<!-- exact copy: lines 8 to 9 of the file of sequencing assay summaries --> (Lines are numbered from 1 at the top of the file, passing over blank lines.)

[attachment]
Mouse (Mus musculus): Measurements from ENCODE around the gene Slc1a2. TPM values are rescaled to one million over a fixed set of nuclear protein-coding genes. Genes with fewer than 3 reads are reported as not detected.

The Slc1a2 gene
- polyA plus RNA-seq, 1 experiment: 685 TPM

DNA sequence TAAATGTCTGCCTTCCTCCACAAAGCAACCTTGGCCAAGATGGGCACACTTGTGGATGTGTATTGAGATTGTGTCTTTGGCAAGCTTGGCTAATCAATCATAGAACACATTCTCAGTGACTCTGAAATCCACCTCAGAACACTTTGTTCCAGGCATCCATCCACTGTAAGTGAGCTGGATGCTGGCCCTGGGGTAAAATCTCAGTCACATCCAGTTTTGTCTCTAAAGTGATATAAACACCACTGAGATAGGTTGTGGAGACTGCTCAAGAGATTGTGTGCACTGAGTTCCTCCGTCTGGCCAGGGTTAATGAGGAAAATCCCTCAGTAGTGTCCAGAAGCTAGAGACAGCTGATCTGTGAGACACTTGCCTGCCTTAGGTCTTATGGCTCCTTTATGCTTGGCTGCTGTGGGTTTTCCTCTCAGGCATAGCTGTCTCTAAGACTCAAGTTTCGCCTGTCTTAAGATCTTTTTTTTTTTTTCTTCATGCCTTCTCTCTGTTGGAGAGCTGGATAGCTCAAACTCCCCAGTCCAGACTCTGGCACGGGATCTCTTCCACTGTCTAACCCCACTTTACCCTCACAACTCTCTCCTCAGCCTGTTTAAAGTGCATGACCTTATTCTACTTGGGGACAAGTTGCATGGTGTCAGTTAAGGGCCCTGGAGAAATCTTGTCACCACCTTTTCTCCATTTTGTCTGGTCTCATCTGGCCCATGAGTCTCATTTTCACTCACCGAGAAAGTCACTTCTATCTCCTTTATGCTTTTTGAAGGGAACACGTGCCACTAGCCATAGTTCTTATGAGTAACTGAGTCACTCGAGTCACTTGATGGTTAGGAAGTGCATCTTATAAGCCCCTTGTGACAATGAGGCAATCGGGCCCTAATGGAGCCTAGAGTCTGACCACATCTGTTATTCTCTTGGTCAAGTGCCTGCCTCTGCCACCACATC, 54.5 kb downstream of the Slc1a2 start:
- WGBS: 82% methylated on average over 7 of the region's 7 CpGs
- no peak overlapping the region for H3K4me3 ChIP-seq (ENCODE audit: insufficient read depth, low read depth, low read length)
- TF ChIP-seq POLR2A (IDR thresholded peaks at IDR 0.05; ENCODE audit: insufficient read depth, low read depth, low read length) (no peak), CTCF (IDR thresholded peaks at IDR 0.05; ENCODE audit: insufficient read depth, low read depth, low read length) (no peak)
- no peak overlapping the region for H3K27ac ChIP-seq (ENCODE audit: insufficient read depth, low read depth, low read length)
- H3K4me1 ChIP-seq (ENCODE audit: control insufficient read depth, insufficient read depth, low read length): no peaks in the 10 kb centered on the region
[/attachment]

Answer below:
- no peak overlapping the region for H3K27ac ChIP-seq (ENCODE audit: insufficient read depth, low read depth, low read length)
- H3K4me1 ChIP-seq (ENCODE audit: control insufficient read depth, insufficient read depth, low read length): no peaks in the 10 kb centered on the region